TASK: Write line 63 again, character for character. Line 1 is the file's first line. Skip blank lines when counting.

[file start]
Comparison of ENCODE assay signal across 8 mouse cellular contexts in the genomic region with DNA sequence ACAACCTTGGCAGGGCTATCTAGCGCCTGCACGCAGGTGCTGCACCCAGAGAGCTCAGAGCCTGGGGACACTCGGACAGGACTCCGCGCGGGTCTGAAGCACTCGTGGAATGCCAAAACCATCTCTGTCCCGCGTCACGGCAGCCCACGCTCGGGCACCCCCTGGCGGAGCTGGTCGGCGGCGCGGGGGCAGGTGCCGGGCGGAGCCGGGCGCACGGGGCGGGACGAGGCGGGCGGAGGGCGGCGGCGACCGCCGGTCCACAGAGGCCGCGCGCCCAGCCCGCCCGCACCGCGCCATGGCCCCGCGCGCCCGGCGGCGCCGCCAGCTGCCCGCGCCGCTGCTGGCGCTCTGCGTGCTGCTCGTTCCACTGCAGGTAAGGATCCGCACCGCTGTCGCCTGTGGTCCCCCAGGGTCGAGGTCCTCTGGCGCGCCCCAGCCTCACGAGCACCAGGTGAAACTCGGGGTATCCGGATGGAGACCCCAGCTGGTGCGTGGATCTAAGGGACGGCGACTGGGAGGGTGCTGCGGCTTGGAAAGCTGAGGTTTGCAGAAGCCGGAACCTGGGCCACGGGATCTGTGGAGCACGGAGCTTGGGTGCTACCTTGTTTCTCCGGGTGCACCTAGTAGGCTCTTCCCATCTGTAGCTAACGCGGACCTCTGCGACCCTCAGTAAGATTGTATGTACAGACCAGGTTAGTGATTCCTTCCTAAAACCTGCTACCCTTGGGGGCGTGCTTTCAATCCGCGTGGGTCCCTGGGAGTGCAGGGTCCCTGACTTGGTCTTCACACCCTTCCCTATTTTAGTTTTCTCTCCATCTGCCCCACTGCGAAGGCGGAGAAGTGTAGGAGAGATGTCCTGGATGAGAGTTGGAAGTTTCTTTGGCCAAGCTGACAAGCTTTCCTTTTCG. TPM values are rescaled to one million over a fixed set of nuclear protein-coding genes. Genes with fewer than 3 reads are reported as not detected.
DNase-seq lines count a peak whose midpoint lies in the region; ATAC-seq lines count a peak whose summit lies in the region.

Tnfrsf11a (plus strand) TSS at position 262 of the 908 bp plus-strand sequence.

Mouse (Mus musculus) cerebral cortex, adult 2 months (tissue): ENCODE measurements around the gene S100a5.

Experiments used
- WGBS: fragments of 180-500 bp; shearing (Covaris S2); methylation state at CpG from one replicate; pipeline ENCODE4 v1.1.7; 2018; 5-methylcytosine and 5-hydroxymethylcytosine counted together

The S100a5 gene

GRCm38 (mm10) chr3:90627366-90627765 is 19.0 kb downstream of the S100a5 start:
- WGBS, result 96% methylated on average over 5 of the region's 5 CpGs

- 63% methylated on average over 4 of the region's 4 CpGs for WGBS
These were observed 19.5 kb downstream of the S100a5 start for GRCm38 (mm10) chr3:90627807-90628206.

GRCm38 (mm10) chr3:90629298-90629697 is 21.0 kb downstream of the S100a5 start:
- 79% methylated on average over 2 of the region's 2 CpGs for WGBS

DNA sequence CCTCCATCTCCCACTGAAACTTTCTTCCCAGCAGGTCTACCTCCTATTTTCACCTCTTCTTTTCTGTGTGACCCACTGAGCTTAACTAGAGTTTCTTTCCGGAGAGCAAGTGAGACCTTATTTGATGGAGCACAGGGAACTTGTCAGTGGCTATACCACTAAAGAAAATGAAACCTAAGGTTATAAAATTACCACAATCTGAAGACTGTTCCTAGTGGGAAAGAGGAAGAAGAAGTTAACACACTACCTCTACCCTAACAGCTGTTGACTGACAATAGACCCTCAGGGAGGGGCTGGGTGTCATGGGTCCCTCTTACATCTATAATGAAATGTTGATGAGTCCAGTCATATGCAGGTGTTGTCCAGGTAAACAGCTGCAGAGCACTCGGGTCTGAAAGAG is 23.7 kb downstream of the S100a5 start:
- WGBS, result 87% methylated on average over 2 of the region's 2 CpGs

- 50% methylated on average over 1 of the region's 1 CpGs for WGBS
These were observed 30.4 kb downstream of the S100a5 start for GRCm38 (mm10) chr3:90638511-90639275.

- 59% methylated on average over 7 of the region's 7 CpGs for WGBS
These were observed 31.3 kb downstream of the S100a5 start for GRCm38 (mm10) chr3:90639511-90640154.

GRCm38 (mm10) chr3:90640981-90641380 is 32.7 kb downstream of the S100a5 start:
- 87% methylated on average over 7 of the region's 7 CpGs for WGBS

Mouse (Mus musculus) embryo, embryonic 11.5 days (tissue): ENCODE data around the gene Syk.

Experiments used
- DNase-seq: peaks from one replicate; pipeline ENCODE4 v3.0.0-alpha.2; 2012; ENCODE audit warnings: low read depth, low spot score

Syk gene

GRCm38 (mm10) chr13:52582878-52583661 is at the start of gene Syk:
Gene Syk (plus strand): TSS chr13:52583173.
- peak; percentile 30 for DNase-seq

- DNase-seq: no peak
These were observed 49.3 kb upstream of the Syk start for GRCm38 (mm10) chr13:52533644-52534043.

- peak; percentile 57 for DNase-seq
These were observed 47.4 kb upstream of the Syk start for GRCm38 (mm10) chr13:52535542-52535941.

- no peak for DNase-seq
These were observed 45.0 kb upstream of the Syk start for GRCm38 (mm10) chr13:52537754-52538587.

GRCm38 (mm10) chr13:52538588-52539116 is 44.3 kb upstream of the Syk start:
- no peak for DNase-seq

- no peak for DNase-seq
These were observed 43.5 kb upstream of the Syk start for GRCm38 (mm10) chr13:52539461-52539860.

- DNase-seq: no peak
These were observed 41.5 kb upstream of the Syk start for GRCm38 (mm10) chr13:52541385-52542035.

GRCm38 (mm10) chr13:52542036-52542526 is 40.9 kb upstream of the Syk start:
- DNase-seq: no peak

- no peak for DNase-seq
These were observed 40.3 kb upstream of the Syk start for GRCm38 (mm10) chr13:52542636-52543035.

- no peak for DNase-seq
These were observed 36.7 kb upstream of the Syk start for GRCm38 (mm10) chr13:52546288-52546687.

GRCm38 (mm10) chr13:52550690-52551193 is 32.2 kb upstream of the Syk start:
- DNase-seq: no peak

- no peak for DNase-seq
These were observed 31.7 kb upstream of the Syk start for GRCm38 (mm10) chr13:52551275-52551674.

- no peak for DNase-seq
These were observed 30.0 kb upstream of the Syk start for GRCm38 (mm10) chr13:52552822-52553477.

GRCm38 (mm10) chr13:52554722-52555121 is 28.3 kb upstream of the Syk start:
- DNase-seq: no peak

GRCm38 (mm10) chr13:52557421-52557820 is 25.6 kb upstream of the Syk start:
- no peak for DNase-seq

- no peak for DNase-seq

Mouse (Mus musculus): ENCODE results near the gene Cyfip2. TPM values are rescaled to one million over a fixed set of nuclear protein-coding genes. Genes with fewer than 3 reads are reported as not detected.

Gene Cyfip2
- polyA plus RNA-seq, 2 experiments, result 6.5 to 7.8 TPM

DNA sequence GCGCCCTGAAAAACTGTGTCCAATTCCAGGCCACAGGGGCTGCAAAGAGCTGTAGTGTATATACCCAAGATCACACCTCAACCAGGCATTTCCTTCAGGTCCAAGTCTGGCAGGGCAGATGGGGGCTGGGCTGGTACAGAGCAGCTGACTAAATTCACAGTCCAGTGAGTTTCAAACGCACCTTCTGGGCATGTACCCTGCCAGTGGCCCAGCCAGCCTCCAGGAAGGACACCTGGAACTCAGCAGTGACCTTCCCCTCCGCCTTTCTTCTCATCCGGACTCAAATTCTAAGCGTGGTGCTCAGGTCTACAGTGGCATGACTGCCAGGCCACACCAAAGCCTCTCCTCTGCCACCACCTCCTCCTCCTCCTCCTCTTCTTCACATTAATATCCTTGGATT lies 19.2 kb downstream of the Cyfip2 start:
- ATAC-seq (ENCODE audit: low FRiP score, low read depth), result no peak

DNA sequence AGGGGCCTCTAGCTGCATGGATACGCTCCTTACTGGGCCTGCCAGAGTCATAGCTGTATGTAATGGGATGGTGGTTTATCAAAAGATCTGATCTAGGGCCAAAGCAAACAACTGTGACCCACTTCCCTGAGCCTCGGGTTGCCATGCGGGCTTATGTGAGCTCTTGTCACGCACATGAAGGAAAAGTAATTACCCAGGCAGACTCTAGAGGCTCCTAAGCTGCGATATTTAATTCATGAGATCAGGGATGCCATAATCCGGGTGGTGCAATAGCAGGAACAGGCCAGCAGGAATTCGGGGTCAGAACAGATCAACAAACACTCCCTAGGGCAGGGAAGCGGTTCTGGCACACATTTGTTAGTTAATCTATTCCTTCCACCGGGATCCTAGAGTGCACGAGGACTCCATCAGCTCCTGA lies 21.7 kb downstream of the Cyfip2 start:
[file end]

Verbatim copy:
DNA sequence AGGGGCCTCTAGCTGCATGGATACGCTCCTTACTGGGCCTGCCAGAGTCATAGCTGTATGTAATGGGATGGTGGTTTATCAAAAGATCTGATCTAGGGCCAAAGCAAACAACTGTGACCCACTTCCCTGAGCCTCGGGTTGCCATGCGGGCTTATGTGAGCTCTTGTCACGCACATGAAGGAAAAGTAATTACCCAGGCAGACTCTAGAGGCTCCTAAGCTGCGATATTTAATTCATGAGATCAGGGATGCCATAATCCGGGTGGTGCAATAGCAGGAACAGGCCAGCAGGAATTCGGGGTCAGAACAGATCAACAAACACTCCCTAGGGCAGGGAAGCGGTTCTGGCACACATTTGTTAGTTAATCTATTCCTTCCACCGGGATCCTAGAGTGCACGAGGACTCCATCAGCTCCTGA lies 21.7 kb downstream of the Cyfip2 start: